Art House Arpilleras


Materials Needed:

Canvas/muslin/burlap backing, acrylic paint, fabric, felt, pom poms, cotton balls, Tacky Glue for fabric, scissors

According to Wikipediaan Arpillera, (which means burlap in Spanish,) is a brightly colored patchwork picture made predominantly by groups of women. Arpilleras originated in Chile during a dictatorship that started in 1973. The handmade pictures were an expression of protest against political and economic injustices there at the time.  The sale of the quilts helped the women who created them earn money from their artistry, at a time when there were very few opportunities for employment.

Many of the colorful arpilleras that are made today come from Peru, or other South American countries that have experienced similar oppression. They are very colorful, and reflect tranquil pastoral scenes of rural life in the Andes mountains. Artists use layering and texture in their designs, with paint and fabrics, to tell their stories by quilting and appliqué work into large, beautiful quilts.

How we made them:

My friend had purchased one from Columbia (pictured above, left), where she has family. When I saw it in person, I knew I had to incorporate a similar type of project into my Folk Art session that year. My friend graciously volunteered to the bring the arpillera to my Lunch Bunch of K-2nd grade artists, where they were able to get a close-up look at its beauty and detail.
1. OBSERVATION  What’s going on in this image? One of the first things my little artists noticed was the number of little pictures on this large material that looked like a blanket. They talked about the colors and shapes they could see. They listed the animals, people, buildings, vehicles and natural elements like weather, trees, grass, a pond and mountains. They were able to infer what was happening with the people, whether they were driving, planting, farming, or playing. They also began to identify with the tiny people in the arpillera and compare similar experiences. It was a wonderful lesson, where everyone was energized by what they were seeing and got inspired to make their own arpillera based off their individual neighborhoods.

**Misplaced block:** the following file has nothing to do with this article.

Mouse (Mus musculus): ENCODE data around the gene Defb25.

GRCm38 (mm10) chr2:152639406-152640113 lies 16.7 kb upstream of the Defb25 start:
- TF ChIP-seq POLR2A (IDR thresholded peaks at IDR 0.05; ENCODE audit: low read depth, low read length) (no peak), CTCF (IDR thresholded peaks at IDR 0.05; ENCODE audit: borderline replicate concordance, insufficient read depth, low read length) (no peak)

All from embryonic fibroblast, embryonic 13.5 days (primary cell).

2. PLANNING  It was important for each artist to sketch out their ideas on paper before moving to the canvas, which in this case was a piece of canvas drop-cloth that I measured and precut for them.  Once they transferred their sketch idea to the larger canvas they got to work painting, then cutting and collaging pieces onto their background. Traditionally, the pieces of an arpillera are quilted and sewn together, or embroidered.  But to save time, we chose to glue the pieces of our neighborhoods onto the painted fabric backgrounds.


Overall, I think this was one of the most engaging projects we have ever done in the studio. The cultural tie-in to an actual arpillera was a wonderful way to begin the project. Encouraging each artist to design their own neighborhood made the artwork much more meaningful to each child. They were bold, and absolutely beautiful. Here are a few of the finished pieces: